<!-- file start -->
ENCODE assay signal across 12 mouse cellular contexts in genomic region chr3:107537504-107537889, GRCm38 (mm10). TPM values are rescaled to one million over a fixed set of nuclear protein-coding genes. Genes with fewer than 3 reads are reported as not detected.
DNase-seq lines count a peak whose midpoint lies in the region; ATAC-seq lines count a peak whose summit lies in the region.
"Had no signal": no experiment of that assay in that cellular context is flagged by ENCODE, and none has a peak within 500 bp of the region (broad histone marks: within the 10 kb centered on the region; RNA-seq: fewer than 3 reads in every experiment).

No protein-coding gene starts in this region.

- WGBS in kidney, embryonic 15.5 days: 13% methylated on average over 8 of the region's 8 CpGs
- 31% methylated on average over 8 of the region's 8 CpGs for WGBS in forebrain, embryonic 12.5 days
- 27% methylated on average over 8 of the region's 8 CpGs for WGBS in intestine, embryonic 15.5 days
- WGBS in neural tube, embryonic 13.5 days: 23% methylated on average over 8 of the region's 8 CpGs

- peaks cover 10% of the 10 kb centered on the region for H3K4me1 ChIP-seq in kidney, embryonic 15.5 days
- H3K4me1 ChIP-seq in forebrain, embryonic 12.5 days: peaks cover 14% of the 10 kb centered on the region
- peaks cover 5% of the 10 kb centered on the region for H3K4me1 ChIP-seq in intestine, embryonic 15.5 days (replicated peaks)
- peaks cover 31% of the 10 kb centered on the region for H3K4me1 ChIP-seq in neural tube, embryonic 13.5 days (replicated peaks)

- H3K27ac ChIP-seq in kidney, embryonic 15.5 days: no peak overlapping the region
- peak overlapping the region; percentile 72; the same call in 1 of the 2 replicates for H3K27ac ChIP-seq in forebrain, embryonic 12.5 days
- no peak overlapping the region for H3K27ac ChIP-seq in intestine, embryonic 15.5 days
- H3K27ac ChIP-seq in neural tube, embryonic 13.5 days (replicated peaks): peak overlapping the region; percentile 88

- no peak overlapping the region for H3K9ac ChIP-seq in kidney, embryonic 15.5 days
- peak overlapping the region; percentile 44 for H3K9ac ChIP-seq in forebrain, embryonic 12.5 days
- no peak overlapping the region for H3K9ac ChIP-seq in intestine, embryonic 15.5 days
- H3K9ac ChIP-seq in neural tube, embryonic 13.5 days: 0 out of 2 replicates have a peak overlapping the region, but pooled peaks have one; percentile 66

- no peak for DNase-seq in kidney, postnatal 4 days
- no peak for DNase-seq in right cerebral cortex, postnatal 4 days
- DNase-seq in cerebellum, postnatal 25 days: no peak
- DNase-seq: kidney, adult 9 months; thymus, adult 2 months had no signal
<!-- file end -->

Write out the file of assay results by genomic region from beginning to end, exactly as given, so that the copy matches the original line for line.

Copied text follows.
ENCODE assay signal across 12 mouse cellular contexts in genomic region chr3:107537504-107537889, GRCm38 (mm10). TPM values are rescaled to one million over a fixed set of nuclear protein-coding genes. Genes with fewer than 3 reads are reported as not detected.
DNase-seq lines count a peak whose midpoint lies in the region; ATAC-seq lines count a peak whose summit lies in the region.
"Had no signal": no experiment of that assay in that cellular context is flagged by ENCODE, and none has a peak within 500 bp of the region (broad histone marks: within the 10 kb centered on the region; RNA-seq: fewer than 3 reads in every experiment).

No protein-coding gene starts in this region.

- WGBS in kidney, embryonic 15.5 days: 13% methylated on average over 8 of the region's 8 CpGs
- 31% methylated on average over 8 of the region's 8 CpGs for WGBS in forebrain, embryonic 12.5 days
- 27% methylated on average over 8 of the region's 8 CpGs for WGBS in intestine, embryonic 15.5 days
- WGBS in neural tube, embryonic 13.5 days: 23% methylated on average over 8 of the region's 8 CpGs

- peaks cover 10% of the 10 kb centered on the region for H3K4me1 ChIP-seq in kidney, embryonic 15.5 days
- H3K4me1 ChIP-seq in forebrain, embryonic 12.5 days: peaks cover 14% of the 10 kb centered on the region
- peaks cover 5% of the 10 kb centered on the region for H3K4me1 ChIP-seq in intestine, embryonic 15.5 days (replicated peaks)
- peaks cover 31% of the 10 kb centered on the region for H3K4me1 ChIP-seq in neural tube, embryonic 13.5 days (replicated peaks)

- H3K27ac ChIP-seq in kidney, embryonic 15.5 days: no peak overlapping the region
- peak overlapping the region; percentile 72; the same call in 1 of the 2 replicates for H3K27ac ChIP-seq in forebrain, embryonic 12.5 days
- no peak overlapping the region for H3K27ac ChIP-seq in intestine, embryonic 15.5 days
- H3K27ac ChIP-seq in neural tube, embryonic 13.5 days (replicated peaks): peak overlapping the region; percentile 88

- no peak overlapping the region for H3K9ac ChIP-seq in kidney, embryonic 15.5 days
- peak overlapping the region; percentile 44 for H3K9ac ChIP-seq in forebrain, embryonic 12.5 days
- no peak overlapping the region for H3K9ac ChIP-seq in intestine, embryonic 15.5 days
- H3K9ac ChIP-seq in neural tube, embryonic 13.5 days: 0 out of 2 replicates have a peak overlapping the region, but pooled peaks have one; percentile 66

- no peak for DNase-seq in kidney, postnatal 4 days
- no peak for DNase-seq in right cerebral cortex, postnatal 4 days
- DNase-seq in cerebellum, postnatal 25 days: no peak
- DNase-seq: kidney, adult 9 months; thymus, adult 2 months had no signal